random walk process. We first created a series of the random,
locally correlated maps described previously, one for each desired month of
simulated data. We then used an autoregressive process such that the
simulation at month

Each cumulative SMB simulation series is made from the summation of trend, climatology, and random-walk pieces, for each month. We created 50 simulations of 11 years of cumulative SMB simulation, designed to represent the GRACE years 2002–2012. To these, we added the modeled hydrology and oceanography series, to form the final “SMB-only” simulation truth series. We transformed these into spherical harmonic representations of maximum degree/order 60, 75, 90, 120, and 180 for use in the least squares inversion process. The difference between the inverted results of the SMB-only simulations will estimate the sensitivity of the least squares process to imperfect SMB basin definition and weights.

In comparison, the set of simulated cumulative DMB signal is artificially simple. We considered using a random walk process, similar to that used in the residual SMB simulation, but decided to avoid such unnecessary complexity. Firstly, we did not have access to good, monthly measurements of the mass signal in any of the three glaciers we were looking at, so we had no clear estimate of the expected variability, particularly at sub-annual frequencies. Secondly, the glacial basins are only 2–4 grid cells in size, and are each dominated by a single central grid cell, so there is minimal concern about signal overlap from nearby glacial bins with vastly different temporal signals. Instead, we kept things simple and manufactured a piecewise linear truth signal for each glacial basin (Fig. 4c). The simulated DMB signal is of roughly comparable magnitude to modeled estimates (Howat et al., 2011) and is thus much larger than the cumulative SMB signal is, though across a far smaller area. Everything outside the near-glacier regions in Fig. 4a is set to zero (since the signals there are already included in the “SMB-only” simulations).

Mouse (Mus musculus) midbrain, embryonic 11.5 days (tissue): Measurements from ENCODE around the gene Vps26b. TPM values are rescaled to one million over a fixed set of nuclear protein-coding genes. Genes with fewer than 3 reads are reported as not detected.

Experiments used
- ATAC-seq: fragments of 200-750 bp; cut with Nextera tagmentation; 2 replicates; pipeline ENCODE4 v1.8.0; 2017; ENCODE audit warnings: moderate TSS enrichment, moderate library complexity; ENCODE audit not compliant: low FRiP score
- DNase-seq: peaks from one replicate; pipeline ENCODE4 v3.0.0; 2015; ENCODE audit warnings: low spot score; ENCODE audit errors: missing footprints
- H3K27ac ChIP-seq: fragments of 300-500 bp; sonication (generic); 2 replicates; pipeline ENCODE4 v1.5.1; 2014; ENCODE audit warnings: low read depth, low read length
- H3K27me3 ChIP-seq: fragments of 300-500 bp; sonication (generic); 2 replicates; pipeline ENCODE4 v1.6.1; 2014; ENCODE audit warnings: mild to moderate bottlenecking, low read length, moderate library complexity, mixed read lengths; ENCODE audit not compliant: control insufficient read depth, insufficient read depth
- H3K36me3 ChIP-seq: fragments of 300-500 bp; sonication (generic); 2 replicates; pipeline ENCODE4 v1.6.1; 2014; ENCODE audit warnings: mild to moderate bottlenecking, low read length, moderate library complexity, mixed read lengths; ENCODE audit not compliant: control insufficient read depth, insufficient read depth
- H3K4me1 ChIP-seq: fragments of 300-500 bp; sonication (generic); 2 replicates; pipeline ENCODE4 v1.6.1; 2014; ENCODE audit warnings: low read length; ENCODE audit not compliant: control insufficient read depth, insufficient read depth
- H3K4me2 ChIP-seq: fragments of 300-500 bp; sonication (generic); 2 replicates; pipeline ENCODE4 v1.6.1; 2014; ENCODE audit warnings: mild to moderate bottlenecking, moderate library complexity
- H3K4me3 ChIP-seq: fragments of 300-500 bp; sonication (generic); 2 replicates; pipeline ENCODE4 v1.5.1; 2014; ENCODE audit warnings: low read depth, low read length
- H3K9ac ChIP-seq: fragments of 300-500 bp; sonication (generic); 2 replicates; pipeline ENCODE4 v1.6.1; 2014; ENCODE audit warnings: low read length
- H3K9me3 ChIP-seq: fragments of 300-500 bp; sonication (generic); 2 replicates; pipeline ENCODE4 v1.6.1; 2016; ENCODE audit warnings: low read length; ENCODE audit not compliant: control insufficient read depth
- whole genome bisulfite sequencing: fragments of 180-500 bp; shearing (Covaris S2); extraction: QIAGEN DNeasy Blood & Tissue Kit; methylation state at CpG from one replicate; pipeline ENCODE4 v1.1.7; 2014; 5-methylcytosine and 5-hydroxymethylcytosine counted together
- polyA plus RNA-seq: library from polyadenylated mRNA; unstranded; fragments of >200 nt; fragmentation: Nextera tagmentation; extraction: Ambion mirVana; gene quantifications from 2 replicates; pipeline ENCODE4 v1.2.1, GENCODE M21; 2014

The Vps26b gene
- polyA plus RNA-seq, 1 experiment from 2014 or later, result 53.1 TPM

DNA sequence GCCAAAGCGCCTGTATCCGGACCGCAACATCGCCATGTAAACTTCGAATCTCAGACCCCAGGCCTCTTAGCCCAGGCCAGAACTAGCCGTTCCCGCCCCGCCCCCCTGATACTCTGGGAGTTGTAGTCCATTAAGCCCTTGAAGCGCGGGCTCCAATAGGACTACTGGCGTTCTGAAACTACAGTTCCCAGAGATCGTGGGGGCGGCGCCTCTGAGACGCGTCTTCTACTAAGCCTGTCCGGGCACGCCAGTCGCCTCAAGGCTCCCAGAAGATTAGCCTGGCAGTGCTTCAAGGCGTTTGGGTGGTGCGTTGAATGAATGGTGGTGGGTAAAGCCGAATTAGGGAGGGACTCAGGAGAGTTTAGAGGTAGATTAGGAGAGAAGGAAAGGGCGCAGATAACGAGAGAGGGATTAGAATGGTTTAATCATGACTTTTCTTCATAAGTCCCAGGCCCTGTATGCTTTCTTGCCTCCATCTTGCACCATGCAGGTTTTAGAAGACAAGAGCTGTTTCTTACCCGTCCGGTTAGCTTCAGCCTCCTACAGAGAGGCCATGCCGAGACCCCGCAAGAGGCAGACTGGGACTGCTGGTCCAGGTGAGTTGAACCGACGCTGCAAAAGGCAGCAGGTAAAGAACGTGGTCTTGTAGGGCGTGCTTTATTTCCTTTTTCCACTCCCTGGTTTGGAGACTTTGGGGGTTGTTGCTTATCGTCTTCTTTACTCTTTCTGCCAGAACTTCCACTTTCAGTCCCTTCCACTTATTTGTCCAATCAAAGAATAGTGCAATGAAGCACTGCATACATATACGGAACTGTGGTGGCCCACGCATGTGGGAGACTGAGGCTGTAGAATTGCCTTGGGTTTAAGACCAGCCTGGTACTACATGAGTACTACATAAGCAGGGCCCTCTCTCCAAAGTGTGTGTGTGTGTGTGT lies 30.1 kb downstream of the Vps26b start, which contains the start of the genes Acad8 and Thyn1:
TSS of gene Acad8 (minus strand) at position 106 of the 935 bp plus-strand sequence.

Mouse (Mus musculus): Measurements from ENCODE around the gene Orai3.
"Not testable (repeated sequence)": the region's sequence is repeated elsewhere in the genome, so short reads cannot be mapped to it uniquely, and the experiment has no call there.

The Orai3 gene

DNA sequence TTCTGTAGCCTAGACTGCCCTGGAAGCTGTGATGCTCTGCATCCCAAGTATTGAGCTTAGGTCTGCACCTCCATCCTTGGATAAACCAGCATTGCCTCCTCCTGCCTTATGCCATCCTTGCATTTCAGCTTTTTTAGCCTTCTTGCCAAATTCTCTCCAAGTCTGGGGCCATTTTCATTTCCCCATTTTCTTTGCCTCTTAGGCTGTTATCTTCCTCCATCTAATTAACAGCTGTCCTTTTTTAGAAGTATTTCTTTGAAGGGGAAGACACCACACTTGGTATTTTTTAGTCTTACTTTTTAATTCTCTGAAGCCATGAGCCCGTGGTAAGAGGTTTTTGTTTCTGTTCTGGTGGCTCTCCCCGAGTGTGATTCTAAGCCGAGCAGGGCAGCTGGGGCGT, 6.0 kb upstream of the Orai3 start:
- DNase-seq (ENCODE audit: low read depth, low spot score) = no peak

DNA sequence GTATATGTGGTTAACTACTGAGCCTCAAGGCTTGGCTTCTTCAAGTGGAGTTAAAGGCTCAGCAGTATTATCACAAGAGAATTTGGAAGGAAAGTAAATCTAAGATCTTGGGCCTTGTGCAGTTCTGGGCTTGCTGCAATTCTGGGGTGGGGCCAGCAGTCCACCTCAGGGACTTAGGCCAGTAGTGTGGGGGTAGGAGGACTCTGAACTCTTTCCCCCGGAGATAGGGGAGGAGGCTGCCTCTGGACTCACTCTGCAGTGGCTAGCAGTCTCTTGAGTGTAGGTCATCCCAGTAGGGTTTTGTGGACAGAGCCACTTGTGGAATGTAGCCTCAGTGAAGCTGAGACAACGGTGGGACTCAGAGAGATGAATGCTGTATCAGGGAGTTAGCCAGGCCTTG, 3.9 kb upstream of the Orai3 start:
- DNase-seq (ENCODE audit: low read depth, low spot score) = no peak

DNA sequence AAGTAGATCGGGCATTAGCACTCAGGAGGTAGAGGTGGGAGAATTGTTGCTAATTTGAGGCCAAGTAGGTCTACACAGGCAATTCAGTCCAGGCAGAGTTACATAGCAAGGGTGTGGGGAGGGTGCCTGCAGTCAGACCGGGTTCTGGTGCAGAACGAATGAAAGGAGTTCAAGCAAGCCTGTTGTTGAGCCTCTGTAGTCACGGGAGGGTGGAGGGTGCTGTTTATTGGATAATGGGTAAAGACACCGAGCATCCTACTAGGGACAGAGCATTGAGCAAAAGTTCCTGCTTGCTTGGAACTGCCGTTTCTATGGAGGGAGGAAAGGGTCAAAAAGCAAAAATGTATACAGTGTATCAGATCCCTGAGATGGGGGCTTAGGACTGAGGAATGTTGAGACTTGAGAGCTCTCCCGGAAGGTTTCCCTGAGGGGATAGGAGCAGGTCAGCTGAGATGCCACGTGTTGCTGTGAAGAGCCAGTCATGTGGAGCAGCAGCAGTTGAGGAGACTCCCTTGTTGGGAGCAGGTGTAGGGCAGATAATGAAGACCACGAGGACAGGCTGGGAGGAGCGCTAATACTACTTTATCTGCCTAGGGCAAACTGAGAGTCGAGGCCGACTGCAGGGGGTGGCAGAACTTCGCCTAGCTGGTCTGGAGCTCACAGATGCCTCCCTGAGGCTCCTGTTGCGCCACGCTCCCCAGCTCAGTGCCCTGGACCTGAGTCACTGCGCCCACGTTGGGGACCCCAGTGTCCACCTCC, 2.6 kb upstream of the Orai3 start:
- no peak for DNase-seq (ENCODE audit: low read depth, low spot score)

We expect misfit errors from the cumulative DMB to arise from the imperfect basin weightings we gave to the non-central glacier cells. To test how large an effect that has, we created an ensemble of 50 simulated cumulative DMB series, each to maximum degree/order 60, 75, 90, 120, and 180. Each run has the same total DMB signal per glacier, but we altered the spatial distribution of that signal slightly each time (for example, Fig. 4b vs. Fig. 4a), via the following method.

96

We first computed the average weight originally given to the non-central
grid cells (

Since north–south stripe errors dominate any individual map made from unconstrained, unsmoothed GRACE data, we have created a series of simulated stripes to approximate their impact on the least squares inversion results. The stripe simulation technique is based on an observation by Swenson and Wahr (2006) that due to the north–south stripes, same-order odd-degree harmonics tend to correlate, as do same-order even-degree harmonics. Bonin and Chambers (2013) demonstrated that, given the real GRACE variances at each spherical harmonic as well as correlations with other harmonics, one can make randomized sets of simulated “GRACE-like” stripes.

We use the variances and correlations from the standard RL05 GRACE solutions
from the Center for Space Research (CSR), with the AOD1B ocean dealiasing
monthly averages added back. We create stripe-only simulations from harmonic
cases 60